Both Mr. Barry and Mr. Glischinski acknowledged that railroad employees long ago christened railfans as “foamers,” though they differ in their understanding of the term’s origin. Mr. Barry said it derives from Foamite, which stands for “Far Out and Mentally Incompetent Train Enthusiasts”; Mr. Glischinski said it comes from the notion of foaming-at-the-mouth craziness.
Mr. Barry said that some railfans now proudly declare themselves foamers to deny the term its derogatory intent. Even so, Mr. Glischinski doesn’t care for enthusiasts who say “I went foaming today.”
“I find that weird,” he said. “I am just a railroad fan.”
He also noted that railroad employees who dismiss enthusiasts as foamers and worse — one acronym uses a very, very bad word — often will come back a decade later, after they’ve retired, and ask, “Say, you wouldn’t happen to have a picture of that train I used to work on, would you?”
To which Mr. Glischinski says he often answers: “Yes. I do.”
Since we’re talking about terminology, Mr. Glischinski said, how about you reporters? “Every train is ‘chugging’ into town,” he said. “Steam locomotives are long, long, long gone.”
Another thing. What is so nerdy about a hobby that encourages you to travel this country — to see trains passing through Altoona, or climbing the swirl of California’s Tehachapi Loop, or rumbling along the Wyoming flatness of a nowhere place called Bill?
Just the other day, Mr. Glischinski saw a “meet” in the central Illinois town of Monica. On the Warren E. Buffett line, as a matter of fact: the Burlington Northern.
Article published by NY Times under http://www.nytimes.com/2009/11/08/weekinreview/08barry.html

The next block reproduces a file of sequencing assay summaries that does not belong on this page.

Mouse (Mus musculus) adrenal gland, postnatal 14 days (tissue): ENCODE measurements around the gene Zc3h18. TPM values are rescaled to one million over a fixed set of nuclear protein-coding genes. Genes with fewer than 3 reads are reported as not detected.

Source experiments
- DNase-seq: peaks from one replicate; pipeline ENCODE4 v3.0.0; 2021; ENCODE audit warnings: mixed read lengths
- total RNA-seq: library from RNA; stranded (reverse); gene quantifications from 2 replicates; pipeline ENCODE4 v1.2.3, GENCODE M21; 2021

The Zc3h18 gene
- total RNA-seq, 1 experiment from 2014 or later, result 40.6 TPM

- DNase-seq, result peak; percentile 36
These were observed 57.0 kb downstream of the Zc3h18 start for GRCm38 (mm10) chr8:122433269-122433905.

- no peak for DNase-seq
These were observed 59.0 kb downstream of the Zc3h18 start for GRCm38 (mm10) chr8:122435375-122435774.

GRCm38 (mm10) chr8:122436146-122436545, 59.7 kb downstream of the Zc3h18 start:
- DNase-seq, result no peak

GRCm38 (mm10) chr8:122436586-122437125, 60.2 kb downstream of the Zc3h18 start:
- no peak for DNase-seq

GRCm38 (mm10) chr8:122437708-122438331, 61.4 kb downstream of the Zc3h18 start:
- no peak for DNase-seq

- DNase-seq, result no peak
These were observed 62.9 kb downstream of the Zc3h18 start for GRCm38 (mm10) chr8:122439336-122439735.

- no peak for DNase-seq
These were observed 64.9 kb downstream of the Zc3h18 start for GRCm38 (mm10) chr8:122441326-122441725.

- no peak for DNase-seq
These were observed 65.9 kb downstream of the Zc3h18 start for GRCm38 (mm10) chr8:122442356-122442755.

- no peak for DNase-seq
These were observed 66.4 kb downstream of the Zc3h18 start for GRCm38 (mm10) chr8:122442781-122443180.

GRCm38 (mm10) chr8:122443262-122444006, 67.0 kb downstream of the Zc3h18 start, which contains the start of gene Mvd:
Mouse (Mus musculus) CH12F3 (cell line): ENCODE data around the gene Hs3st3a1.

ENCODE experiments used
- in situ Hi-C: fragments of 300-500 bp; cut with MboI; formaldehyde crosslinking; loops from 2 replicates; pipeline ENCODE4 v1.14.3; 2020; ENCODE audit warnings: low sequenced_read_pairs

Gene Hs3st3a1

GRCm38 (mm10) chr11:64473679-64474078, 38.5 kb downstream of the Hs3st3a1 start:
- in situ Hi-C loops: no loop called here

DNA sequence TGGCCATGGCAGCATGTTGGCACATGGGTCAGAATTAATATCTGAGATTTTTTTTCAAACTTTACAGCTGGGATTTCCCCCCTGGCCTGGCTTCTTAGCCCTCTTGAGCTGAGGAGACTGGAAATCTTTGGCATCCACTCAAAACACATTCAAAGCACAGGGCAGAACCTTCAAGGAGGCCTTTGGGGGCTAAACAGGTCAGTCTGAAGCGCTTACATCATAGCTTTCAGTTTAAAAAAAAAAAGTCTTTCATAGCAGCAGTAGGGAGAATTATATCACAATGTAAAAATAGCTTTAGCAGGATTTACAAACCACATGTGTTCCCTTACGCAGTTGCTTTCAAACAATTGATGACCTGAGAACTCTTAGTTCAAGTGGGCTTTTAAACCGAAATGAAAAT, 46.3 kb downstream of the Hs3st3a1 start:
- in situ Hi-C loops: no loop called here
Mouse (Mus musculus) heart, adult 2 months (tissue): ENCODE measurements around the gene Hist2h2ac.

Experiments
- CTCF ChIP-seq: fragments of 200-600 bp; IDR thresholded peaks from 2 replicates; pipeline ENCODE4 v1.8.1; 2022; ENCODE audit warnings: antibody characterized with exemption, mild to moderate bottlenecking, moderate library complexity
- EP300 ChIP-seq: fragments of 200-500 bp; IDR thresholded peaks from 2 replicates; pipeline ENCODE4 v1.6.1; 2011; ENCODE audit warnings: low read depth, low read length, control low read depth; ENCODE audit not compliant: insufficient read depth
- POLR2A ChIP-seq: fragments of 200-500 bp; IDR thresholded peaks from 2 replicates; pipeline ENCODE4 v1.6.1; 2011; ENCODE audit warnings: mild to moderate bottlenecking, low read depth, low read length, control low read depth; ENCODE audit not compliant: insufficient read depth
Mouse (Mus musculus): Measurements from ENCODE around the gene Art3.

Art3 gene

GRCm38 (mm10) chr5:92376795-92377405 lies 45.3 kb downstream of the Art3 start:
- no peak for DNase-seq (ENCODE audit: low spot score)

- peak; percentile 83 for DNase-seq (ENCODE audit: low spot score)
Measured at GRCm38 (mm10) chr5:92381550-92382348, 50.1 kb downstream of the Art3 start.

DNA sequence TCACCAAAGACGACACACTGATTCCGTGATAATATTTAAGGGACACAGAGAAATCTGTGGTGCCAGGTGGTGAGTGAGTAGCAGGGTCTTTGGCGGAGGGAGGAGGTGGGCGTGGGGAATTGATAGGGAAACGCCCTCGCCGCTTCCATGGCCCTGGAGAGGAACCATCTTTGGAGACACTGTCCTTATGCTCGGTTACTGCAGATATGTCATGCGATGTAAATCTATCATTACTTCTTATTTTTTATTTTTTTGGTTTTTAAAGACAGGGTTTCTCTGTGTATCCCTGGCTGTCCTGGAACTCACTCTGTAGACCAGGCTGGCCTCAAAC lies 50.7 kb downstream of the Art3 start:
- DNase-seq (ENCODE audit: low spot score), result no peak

SOM: Now why does a man like Warren Buffet buy a giant railroad company such as Burlington Northern Santa Fe Corp.?
Is he simply assuming that ecars will take longer than expected to become the standard mode of travelling? How should this investment – or bet if you want – pay off?
Several reasons could be possible. He could expect more and more people to make use of trains. Trains become more attractive i.e. more affordable, more convenient and especially cheaper. But how should this happen? Energy prices are on the rise, Americans in particular depend on their own vehicle(s), America’s Wal-Marts are not connected to the train system, and how in God’s name should trains be the future??
Then again the question, where does Buffett see the future of trains?
Convenience and speed
There is one thing I can think of, based on my personal travelling experience in Germany. A country in which I dare to say, trains are more accepted and used than in the U.S. They easily connect metropolitan areas, they are fast, convenient and in terms of price almost a alternative to the car. I do have a „Bahncard“ which offers me discount prices on the tickets and makes use of special offers, but still, in the past half year I usually took the car. What then could the Deutsche Bahn do to convince me? Price: this may be one of the major issues. Most people still argue the tickets are too expensive compared to taking the car. Convenience is okay I would say, given you spend the few bucks for a reservation. The major advantage of taking the train is twofold: You can work or you can relax. These are two arguments your car can’t beat. And on heavy traffic commuting days the train is usually faster than the car. This should more or less also apply to metropolitan America (especially with the low driving speed on American highways).
The digital age phenomenon: